From: Bobhelenmcclure@.......

Date: Mon, 9 Oct 2006 21:17:07 EDT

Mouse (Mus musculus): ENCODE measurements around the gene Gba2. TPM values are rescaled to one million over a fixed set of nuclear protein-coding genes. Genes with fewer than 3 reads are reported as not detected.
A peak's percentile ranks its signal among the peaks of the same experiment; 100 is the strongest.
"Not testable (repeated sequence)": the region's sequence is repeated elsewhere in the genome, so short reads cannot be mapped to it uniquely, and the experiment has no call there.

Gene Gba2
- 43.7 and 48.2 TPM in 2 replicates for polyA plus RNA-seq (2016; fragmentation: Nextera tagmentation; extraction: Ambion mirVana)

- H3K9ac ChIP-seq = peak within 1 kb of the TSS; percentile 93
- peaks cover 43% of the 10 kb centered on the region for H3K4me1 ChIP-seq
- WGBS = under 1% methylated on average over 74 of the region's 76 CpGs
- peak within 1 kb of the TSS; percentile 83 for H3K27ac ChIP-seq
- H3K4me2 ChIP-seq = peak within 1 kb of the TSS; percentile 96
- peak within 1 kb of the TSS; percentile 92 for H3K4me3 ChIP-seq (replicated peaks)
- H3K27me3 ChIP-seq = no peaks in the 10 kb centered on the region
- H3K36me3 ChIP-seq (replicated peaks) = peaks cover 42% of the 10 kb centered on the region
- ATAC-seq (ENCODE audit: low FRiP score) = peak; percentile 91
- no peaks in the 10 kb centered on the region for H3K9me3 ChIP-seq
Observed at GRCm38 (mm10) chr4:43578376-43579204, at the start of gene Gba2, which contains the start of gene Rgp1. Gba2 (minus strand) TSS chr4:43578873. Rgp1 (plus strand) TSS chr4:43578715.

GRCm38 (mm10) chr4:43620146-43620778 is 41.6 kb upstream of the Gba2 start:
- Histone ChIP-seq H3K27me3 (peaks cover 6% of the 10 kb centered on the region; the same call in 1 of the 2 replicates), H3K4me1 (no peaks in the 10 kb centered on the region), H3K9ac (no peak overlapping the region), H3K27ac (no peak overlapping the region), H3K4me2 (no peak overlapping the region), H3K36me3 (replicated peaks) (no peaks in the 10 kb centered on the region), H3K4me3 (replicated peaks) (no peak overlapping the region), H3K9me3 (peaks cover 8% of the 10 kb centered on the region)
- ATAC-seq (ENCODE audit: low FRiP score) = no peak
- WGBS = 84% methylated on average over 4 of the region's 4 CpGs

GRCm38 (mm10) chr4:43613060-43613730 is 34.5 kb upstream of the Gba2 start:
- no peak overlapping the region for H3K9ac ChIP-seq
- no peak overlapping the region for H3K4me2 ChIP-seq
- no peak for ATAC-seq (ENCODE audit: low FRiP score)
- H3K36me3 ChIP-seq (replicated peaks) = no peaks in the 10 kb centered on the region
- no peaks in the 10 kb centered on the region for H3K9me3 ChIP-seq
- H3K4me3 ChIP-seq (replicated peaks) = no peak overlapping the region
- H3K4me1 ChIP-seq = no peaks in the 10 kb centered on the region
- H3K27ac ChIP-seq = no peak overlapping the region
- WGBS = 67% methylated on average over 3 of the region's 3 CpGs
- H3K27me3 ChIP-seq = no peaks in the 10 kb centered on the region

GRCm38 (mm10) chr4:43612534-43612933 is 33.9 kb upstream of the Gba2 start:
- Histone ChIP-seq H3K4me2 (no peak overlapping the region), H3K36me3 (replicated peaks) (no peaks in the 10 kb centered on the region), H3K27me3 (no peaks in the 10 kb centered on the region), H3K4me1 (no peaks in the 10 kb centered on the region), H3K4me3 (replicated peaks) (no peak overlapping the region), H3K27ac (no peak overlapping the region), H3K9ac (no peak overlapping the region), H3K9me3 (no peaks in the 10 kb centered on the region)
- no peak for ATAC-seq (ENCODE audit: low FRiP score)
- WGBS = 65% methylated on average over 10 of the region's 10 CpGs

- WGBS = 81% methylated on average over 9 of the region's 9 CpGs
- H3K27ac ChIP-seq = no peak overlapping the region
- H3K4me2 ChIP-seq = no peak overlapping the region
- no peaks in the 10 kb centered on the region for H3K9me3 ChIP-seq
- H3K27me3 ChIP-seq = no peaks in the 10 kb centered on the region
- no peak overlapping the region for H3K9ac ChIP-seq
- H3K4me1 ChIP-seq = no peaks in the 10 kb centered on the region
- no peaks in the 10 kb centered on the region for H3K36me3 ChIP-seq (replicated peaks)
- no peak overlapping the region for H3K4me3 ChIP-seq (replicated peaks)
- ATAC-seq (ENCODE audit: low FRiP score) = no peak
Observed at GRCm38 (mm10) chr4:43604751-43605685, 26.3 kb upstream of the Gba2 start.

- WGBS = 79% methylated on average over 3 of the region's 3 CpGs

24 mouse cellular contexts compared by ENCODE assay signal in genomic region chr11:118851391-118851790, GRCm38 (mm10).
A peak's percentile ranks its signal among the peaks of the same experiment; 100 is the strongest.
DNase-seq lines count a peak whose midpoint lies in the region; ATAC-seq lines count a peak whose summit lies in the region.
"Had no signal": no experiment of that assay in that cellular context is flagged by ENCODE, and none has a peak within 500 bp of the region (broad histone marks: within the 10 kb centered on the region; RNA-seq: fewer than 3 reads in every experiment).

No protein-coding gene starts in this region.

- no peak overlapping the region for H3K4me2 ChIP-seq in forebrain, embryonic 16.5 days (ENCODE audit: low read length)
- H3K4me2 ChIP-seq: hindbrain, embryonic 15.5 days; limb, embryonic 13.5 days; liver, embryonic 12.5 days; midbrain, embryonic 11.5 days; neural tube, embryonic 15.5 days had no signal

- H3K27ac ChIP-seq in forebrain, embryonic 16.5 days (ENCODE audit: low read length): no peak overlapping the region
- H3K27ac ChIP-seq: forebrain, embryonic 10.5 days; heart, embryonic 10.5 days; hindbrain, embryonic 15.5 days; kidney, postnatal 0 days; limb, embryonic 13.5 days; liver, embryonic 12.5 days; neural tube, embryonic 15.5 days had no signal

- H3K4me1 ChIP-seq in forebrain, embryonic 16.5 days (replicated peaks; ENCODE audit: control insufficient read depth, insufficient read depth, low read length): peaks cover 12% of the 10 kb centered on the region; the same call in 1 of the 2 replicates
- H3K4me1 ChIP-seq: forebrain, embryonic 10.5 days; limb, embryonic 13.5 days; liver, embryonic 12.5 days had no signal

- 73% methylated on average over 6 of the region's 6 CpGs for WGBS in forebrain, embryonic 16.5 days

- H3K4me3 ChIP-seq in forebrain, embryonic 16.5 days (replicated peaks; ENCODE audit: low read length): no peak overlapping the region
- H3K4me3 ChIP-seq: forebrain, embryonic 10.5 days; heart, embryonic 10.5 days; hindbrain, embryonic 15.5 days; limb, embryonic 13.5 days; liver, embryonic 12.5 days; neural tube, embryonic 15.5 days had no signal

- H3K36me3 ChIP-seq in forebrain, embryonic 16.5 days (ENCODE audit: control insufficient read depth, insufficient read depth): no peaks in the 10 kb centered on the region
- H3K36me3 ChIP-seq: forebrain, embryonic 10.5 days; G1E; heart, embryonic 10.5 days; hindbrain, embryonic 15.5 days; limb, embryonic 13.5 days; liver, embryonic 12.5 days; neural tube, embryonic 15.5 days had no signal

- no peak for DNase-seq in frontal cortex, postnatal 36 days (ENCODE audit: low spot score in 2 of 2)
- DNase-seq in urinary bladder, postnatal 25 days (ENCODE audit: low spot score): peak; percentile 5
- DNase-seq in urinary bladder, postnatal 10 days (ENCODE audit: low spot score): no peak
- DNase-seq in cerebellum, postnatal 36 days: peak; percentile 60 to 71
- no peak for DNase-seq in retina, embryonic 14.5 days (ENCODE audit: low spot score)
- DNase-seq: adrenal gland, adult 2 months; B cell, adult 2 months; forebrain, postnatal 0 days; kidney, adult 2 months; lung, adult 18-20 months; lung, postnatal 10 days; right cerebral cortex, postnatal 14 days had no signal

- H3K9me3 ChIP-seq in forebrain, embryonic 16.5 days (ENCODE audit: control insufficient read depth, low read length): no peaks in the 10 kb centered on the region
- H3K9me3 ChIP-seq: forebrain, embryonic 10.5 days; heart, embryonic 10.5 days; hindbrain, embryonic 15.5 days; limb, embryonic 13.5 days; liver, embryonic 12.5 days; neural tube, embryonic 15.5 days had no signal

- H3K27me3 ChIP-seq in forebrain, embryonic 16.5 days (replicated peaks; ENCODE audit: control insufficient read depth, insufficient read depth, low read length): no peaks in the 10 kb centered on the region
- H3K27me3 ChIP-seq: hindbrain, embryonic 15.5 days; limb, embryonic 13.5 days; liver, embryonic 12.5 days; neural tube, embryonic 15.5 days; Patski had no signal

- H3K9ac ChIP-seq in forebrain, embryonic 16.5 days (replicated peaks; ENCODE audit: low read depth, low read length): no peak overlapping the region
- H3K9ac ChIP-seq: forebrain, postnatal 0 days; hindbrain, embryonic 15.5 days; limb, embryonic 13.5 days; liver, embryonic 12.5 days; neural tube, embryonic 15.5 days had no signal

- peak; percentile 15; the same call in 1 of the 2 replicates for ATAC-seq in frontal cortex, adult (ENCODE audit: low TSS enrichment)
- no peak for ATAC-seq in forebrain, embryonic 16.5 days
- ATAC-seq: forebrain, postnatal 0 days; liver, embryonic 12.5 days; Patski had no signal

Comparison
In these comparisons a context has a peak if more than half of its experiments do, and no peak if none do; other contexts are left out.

Hi Chris, For a damped pendulum, we are dealing with the equation F = m(d2x/dt2) + c(dx/dt) + kx, where F is some forcing function. m is mass, k is stiffness, and c is drag. Feynman defines k=m*Omega0^2, c=m*Gamma, and Q=Omega0/Gamma, where Omega0 is the natural frequency. In order to calculate the effect of a shunt load on the pickup coil for damping, recall that the sensor output sensitivity is given by S = B*L, where S is in units of volts per meter per second, B is field strength in Teslas, and L is active wire length in meters. If we pass current through the coil, the resultant motor force is f = S*I, where f is in newtons, and I is amperes. If we load the moving coil with the resistance of the coil in series with an external resistance, the generated voltage is E = S * v, and the current is I = E/R, so the resulting drag is c*v = S*I = S*E/R = S*(S*v)/R. So, c = S*S/R, where c is drag in newtons per meter per second. From the Feynman definitions, c = m * Gamma = m * Omega0 / Q. Since c from shunt damping is S^2 / R, we have the equality S *S / R = m * Omega0 / Q. Solving for Q, we obtain: Q = R * m * Omega0 / S^2 For a Q of unity, R = (Ps * S^2) / (2 * Pi * m), where Ps is sensor natural period in seconds. When I plug in my assumed values of Ps = 12 seconds, S = 85 v-s/m, and m = 0.1 kg, the value for R is 138 kOhms. In reality, the value I need to get a Q of 1.0 is less than half the above. I have no clue as to why. I calibrated the sensor output several ways, all yielding the same result. The mass was determined by weighing the solder wire mass and the coil assembly. To get better agreement, I would have to considerably decrease my value for S, which incidentally would also bring my calibrated seismic amplitudes into closer agreement with those recorded by station PAL. My present calibration gives me only 40% of the amplitude recorded at PAL. I hope someone out there can find a flaw in the mathematics. I am not happy with the apparent disagreement between theory and experiment. Cheers, Bob Hi Chris,For a damped pendulum, we are dealing with the equationF =3D m(d2x/dt2) + c(dx/dt) + kx, where F is some forcing=20 function.m is mass, k is stiffness, and c is drag. Feynman defines=20 k=3Dm*Omega0^2, c=3Dm*Gamma, and Q=3DOmega0/Gamma, where Omega0 is the natur= al=20 frequency.In order to calculate the effect of a shunt load on the= =20 pickup coil for damping, recall that the sensor output sensitivity is given=20= by S=20 =3D B*L, where S is in units of volts per meter per second, B is field stren= gth in=20 Teslas, and L is active wire length in meters.If we pass current through the coil, the resultant motor force i= s f=20 =3D S*I, where f is in newtons, and I is amperes.If we load the moving coil with the resistance of the coil in se= ries=20 with an external resistance, the generated voltage is E =3D S * v, and the c= urrent=20 is I =3D E/R, so the resulting drag is c*v =3D S*I =3D S*E/R =3D S*(S*v)/R.<= /DIV>So, c =3D S*S/R, where c is drag in newtons per meter per second= .. From=20 the Feynman definitions, c =3D m * Gamma =3D m * Omega0 / Q. Since c from sh= unt=20 damping is S^2 / R, we have the equality S *S / R =3D m * Omega0 / Q.Solving for Q, we obtain:Q =3D R * m * Omega0 / S^2For a Q of unity,R =3D (Ps * S^2) / (2 * Pi * m), where Ps is sensor natural period in=20 seconds.When I plug in my assumed values of Ps =3D 12 seconds, S =3D 85=20= v-s/m,=20 and m =3D 0.1 kg, the value for R is 138 kOhms.In reality, the value I need to get a Q of 1.0 is less= =20 than half the above. I have no clue as to why. I calibrated the sensor outpu= t=20 several ways, all yielding the same result. The mass was determined by weigh= ing=20 the solder wire mass and the coil assembly. To get better agreement, I would= =20 have to considerably decrease my value for S, which incidentally would also=20 bring my calibrated seismic amplitudes into closer agreement with those reco= rded=20 by station PAL. My present calibration gives me only 40% of the amplitude=20 recorded at PAL.I hope someone out there can find a flaw in the mathematics. I a= m=20 not happy with the apparent disagreement between theory and experiment.Cheers,Bob